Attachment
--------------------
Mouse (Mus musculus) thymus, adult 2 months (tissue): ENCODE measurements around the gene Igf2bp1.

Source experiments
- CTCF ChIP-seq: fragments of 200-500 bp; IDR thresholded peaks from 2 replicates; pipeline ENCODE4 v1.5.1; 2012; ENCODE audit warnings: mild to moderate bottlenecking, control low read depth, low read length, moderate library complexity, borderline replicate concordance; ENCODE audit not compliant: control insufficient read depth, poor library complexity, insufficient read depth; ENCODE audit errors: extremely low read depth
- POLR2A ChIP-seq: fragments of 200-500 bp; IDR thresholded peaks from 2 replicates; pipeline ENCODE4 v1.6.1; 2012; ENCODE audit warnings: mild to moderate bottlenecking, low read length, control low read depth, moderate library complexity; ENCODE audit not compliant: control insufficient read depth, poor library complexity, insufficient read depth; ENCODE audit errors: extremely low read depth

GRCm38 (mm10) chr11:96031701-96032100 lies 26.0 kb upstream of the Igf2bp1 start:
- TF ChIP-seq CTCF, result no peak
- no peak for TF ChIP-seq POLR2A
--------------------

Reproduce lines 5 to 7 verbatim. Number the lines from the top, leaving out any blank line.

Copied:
GRCm38 (mm10) chr11:96031701-96032100 lies 26.0 kb upstream of the Igf2bp1 start:
- TF ChIP-seq CTCF, result no peak
- no peak for TF ChIP-seq POLR2A